Mr. Bulgogi trucks in Korean history and spice

Maggie Weaver

Published May 28, 2019

A short menu is usually a good sign when it comes to food trucks — it allows the chefs to deliver consistent flavors and focus on what they do best.  Mr. Bulgogi is no exception. The Pittsburgh food truck keeps the menu brief and frequently rotates dishes in and out. The only constant is its eponymous dish, bulgogi. 

Bulgogi (pronounced buhl-go-ghi) translates to “fire meat.” The dish’s origin dates back to 37 B.C., evolving with Korea's invasion and independence until the 20th century when it was popularized neobiani, “thinly spread meat.” Mr. Bulgogi's history doesn't go back that far. 

The food truck hit Pittsburgh streets in 2017 and quickly drew a strong fan base (and the 2018 TacoMania Championship). 

I tracked the truck down on a Saturday afternoon parked outside of Biddle’s Escape in Regent Square. On the day I visited, the menu consisted of three rice bowls, dumplings, and kimchi. 


I started with the bulgogi rice bowl. The beef was piled on top of rice with cilantro, lettuce, and streaked by two sauces. The first, and perhaps most important, part of bulgogi is the meat, sliced razor-thin — so slim that the slices are almost translucent. It’s marinated in a concoction of soy sauce, apple (or Asian pear), onion, garlic, scallion, and brown sugar, the ratios varying based on the chef.  No two marinades are the same. 

Because it’s sliced paper-thin, the meat absorbs flavor quickly, so after a short time the meat is char-grilled on a barbecue or in flames. The result is a tender, earthy meat, served with rice, kimchi, or wrapped in lettuce. 

My spiced pork bowl was marinated in a Korean pepper paste, gochujang. It was every bit as tender as the beef, decorated by the same zig-zags of sauce, lettuce, and cilantro as the bulgogi, but finished by a sprinkle of green onions. Dark char marks on the meat balance the thick, sweet marinade. Heat was not lost in sweetness; the gochujang spice came through loud and clear.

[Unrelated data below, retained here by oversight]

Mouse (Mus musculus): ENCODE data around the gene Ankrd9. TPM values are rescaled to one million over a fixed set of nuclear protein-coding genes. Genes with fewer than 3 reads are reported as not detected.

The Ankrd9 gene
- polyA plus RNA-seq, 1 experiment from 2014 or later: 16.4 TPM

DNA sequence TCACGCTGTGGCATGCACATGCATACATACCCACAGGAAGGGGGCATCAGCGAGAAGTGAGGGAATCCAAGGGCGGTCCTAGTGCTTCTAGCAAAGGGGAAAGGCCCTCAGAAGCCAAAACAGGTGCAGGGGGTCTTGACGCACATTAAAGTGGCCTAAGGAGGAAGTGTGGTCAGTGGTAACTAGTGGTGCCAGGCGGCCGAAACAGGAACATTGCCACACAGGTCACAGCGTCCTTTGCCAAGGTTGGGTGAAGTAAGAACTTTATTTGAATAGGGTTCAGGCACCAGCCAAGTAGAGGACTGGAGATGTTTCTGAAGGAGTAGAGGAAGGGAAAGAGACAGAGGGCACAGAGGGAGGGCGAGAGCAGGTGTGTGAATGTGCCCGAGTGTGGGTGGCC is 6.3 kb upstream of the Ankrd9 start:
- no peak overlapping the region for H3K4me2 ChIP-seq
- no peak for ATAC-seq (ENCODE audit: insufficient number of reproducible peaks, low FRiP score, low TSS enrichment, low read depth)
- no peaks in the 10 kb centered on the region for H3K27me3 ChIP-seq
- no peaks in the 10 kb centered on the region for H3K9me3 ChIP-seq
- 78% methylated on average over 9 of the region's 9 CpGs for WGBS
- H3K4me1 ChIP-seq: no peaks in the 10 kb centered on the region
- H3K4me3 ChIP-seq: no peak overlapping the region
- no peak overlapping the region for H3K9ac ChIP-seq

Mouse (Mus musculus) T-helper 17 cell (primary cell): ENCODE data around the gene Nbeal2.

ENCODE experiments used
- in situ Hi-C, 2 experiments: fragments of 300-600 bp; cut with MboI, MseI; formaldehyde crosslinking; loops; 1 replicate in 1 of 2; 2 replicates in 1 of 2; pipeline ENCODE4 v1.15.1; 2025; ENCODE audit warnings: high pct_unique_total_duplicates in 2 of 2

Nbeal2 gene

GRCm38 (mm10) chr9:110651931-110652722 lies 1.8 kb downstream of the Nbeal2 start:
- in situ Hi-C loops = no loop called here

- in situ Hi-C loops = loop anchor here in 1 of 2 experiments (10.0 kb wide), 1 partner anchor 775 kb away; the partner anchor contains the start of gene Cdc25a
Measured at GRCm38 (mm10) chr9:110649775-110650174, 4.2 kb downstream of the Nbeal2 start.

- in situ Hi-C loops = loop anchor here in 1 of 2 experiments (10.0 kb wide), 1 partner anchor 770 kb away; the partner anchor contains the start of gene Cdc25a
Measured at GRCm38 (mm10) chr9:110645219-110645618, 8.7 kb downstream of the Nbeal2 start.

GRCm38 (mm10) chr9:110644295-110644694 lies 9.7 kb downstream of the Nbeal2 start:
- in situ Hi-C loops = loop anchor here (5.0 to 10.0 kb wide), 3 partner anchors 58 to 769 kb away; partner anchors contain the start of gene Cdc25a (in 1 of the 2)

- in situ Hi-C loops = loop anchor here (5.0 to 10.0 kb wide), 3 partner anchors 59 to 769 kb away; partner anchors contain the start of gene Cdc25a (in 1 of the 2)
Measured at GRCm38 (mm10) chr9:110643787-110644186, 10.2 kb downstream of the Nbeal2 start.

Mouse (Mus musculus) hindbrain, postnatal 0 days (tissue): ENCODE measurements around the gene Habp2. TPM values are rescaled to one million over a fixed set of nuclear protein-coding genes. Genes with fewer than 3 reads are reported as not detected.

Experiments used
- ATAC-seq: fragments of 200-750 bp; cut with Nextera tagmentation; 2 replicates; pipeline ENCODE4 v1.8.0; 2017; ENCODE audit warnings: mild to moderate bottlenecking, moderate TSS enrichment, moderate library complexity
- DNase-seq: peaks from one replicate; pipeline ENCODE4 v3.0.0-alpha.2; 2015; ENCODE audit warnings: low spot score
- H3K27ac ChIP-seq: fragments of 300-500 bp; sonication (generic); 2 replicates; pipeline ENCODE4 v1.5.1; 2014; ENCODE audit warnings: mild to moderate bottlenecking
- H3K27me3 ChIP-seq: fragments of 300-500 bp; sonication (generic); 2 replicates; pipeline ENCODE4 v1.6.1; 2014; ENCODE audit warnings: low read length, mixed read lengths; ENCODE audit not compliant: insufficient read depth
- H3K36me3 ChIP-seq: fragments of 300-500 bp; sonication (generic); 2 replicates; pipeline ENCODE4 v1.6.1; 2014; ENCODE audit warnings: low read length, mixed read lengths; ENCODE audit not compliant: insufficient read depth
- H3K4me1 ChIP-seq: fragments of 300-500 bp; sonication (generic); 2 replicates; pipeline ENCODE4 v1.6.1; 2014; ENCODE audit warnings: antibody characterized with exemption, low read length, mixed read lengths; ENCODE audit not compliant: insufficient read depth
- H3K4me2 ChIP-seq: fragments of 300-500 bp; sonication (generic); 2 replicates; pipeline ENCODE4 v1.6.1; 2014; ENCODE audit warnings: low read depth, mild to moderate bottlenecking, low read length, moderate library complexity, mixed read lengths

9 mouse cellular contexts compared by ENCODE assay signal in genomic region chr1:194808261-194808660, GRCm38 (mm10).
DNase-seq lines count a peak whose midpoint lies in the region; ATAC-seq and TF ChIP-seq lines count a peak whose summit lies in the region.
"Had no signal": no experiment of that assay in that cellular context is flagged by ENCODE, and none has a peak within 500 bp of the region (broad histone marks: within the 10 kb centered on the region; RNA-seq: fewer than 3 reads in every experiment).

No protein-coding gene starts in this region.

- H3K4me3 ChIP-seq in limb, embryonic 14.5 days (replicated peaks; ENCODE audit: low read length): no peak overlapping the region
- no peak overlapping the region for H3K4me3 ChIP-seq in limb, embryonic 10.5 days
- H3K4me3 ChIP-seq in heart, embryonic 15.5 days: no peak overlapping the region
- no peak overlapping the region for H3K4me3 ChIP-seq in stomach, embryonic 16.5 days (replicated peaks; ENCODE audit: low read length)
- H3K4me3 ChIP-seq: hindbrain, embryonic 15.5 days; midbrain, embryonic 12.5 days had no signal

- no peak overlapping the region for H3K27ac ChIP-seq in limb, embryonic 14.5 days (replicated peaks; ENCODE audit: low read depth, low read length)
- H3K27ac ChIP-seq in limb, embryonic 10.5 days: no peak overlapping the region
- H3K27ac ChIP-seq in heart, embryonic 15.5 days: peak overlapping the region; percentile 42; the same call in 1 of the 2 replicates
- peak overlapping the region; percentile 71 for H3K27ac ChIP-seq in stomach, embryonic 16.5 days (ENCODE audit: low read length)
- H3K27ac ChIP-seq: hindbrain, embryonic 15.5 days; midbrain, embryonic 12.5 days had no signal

The truck’s final offering was fried dumplings. These miniature, crimped pockets of chicken and vegetables were crispy, bubbly, and so delicious I don’t think I took a single breath before they were gone. 


There were no duds on Mr. Bulgogi's menu on the day I visited and I'm confident I'd love pretty much anything the chef felt like putting on the menu. The day-to-day items might change, but the dynamic flavors — and the bulgogi — aren't going anywhere.

Find Mr. Bulgogi at or on Twitter @MBulgogi



Favorite Features

1. Track ‘em down

The best part about any food truck, in my opinion, is the surprise of finding one in your neighborhood. If you prefer to plan out your meals, keep an eye on the truck’s Facebook page. Every week, it updates its schedule.

2. Changing menu

Mr. Bulgogi’s menu is constantly changing. Make sure to order one of everything — you never know when it’ll be back.

3. Tofu

Typically, fried tofu is soggy or over-oiled. Not at Mr. Bulgogi. The tofu was sliced thin and actually held flavor. 

  • CP photo: Jared Wickerham

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